“(I)t was really kind of stressful, when we had so little and there were freeloaders mooching, not contributing anything. Soon it evolved into, ‘We are not doing this communal thing anymore!’ “
“And people started building little shelters and then everybody said, ‘Okay, we will do our individual house and we will do our individual cooking,’ and so the commune ended”.(Harder; Wehrheim)
Folks on the outside added to the pressures. “There was a lot of tension between the locals and the hippies … We were the devil – evil incarnate.… The locals who knew us didn’t think that, but the politicians, the elected officials, they needed a bad guy”. (Rosenthal; Wehrheim)
“People did not like Taylor Camp, because it was different. Like you have homeless in Honolulu living on the beach – that was Taylor Camp. … People just did not like hippies. They weren’t wearing clothes and they were planting marijuana all over the place.” (Malapit; Wehrheim)
Then, the headlines told the future, “Condemnation for Park;” “All the land on the North side of Kauaʻi between Limahuli Stream and the end of the road at Hāʻena is about to be taken over by the State through condemnation proceedings. A State Park is planned for the area.” (Garden Island, May 17, 1971)
In 1974, after five years of bureaucratic government maneuvers, the State government finally formally condemned and acquired Howard Taylor’s land. But some of the residents didn’t leave and they made claims back upon the State.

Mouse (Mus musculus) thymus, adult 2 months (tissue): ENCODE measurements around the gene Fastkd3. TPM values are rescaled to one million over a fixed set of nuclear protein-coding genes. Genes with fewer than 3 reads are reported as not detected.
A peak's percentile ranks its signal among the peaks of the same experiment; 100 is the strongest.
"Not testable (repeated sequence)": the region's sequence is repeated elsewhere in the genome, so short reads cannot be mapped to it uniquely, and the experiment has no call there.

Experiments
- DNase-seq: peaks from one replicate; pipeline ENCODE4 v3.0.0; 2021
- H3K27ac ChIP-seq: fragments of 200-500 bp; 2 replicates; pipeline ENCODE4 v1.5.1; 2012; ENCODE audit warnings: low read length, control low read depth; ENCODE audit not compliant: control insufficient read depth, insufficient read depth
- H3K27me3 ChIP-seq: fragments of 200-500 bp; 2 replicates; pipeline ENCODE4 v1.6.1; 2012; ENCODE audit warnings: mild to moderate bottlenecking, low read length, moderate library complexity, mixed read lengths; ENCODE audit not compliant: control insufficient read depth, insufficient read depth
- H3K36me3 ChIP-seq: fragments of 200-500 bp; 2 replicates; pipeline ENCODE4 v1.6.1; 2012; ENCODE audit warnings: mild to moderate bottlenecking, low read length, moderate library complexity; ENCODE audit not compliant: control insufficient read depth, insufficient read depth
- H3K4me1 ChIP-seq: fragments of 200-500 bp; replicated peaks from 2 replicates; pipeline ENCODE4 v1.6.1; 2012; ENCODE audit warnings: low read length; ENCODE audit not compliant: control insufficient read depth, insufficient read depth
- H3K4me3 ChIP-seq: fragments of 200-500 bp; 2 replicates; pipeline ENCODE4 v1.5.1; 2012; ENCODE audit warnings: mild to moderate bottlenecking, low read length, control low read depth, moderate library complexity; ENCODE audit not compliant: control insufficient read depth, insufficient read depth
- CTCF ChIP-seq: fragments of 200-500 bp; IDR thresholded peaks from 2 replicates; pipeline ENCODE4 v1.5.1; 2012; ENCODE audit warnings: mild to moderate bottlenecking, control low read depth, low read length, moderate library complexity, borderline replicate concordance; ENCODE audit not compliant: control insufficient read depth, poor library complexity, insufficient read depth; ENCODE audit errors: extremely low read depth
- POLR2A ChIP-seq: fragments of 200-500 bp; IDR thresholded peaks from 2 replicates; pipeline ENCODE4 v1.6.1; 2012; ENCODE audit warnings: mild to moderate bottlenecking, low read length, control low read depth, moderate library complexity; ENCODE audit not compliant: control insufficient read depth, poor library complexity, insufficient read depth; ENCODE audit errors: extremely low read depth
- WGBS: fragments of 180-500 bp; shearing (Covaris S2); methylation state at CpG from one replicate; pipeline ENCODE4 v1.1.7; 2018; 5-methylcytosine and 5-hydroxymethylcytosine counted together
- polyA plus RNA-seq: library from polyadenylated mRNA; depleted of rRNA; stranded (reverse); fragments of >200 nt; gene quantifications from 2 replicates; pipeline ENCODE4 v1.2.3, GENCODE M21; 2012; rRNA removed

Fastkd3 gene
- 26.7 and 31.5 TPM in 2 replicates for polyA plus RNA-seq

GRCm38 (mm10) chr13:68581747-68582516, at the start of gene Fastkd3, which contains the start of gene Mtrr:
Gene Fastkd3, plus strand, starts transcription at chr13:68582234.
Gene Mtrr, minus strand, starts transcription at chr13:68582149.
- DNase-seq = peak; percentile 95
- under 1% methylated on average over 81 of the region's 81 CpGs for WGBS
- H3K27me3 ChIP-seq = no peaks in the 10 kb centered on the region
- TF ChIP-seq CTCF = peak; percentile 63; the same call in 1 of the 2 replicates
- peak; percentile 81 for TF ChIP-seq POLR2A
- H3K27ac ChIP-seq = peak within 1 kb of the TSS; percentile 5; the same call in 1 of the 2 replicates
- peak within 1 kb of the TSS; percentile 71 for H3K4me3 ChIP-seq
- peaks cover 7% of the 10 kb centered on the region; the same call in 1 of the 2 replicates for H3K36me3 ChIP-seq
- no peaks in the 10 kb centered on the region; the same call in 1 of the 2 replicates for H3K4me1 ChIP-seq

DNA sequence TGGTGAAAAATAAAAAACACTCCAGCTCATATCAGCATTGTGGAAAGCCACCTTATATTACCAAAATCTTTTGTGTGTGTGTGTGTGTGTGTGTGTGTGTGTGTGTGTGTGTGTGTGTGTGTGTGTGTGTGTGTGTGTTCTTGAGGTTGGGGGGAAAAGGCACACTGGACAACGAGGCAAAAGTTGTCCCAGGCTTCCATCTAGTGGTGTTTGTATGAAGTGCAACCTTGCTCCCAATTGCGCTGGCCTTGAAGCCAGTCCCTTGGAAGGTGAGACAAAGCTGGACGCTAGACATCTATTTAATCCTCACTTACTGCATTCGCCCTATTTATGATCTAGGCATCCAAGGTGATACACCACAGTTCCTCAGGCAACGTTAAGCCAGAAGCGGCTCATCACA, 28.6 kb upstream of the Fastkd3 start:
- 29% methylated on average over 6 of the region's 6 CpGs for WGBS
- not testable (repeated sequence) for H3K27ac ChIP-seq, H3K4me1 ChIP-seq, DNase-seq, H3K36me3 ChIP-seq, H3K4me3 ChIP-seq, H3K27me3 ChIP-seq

The dragged-out eviction proceedings and other legal challenges wore on the campers and they finally dropped all claims against the State and left voluntarily. Many moved to the Big Island.
In 1977, government officials torched the camp – leaving little but ashes and memories of “the best days of our lives.” (Wehrheim) (Much of the information and images here are from John Wehrheim’s Taylor Camp book – that was an unanticipated, but much appreciated arrival at my door one day.)
The original 13: Victor Schaub, Sondra Schaub (with 4-year old daughter Heidi Schaub,) Webb Ford, Carol Ford, John Becker, George Berg, Jr, Thomas Carver, Teri Ann Rush, John Rush, Kirby Nunn, Wendy Nunn, Jackie Nixon and Gail Pickolz. (Wehrheim)
The image shows Diane’s house at Taylor Camp. In addition, I have added other related images in a folder of like name in the Photos section on my Facebook and Google+ pages.